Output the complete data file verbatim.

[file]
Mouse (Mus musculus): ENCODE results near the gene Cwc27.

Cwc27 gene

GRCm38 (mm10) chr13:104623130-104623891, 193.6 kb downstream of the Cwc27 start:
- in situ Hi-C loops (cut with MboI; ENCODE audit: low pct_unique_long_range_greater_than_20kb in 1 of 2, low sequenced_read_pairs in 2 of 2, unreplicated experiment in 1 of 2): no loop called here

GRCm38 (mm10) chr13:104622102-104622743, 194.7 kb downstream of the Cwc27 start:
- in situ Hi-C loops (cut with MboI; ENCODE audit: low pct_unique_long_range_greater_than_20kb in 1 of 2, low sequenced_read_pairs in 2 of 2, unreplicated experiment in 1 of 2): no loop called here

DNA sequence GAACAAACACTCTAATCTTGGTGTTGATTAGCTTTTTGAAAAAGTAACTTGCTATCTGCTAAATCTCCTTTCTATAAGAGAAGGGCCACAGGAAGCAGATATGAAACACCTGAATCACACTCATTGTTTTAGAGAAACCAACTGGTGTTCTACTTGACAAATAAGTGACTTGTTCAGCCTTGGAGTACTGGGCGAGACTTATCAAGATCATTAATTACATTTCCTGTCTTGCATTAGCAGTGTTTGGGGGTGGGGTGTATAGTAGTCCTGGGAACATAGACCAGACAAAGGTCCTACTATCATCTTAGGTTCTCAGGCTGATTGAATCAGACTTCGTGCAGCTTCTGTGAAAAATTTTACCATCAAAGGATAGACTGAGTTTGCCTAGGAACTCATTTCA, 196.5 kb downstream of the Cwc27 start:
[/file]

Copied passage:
Mouse (Mus musculus): ENCODE results near the gene Cwc27.

Cwc27 gene

GRCm38 (mm10) chr13:104623130-104623891, 193.6 kb downstream of the Cwc27 start:
- in situ Hi-C loops (cut with MboI; ENCODE audit: low pct_unique_long_range_greater_than_20kb in 1 of 2, low sequenced_read_pairs in 2 of 2, unreplicated experiment in 1 of 2): no loop called here

GRCm38 (mm10) chr13:104622102-104622743, 194.7 kb downstream of the Cwc27 start:
- in situ Hi-C loops (cut with MboI; ENCODE audit: low pct_unique_long_range_greater_than_20kb in 1 of 2, low sequenced_read_pairs in 2 of 2, unreplicated experiment in 1 of 2): no loop called here

DNA sequence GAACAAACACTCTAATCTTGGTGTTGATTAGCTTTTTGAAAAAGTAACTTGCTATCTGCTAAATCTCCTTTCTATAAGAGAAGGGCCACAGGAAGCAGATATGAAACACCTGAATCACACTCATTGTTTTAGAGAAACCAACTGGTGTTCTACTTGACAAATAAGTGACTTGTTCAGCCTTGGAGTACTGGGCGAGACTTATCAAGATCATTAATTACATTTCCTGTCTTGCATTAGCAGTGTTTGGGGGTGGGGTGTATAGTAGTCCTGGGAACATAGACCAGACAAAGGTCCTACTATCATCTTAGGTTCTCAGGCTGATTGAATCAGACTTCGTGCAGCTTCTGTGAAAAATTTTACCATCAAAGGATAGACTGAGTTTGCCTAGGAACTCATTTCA, 196.5 kb downstream of the Cwc27 start: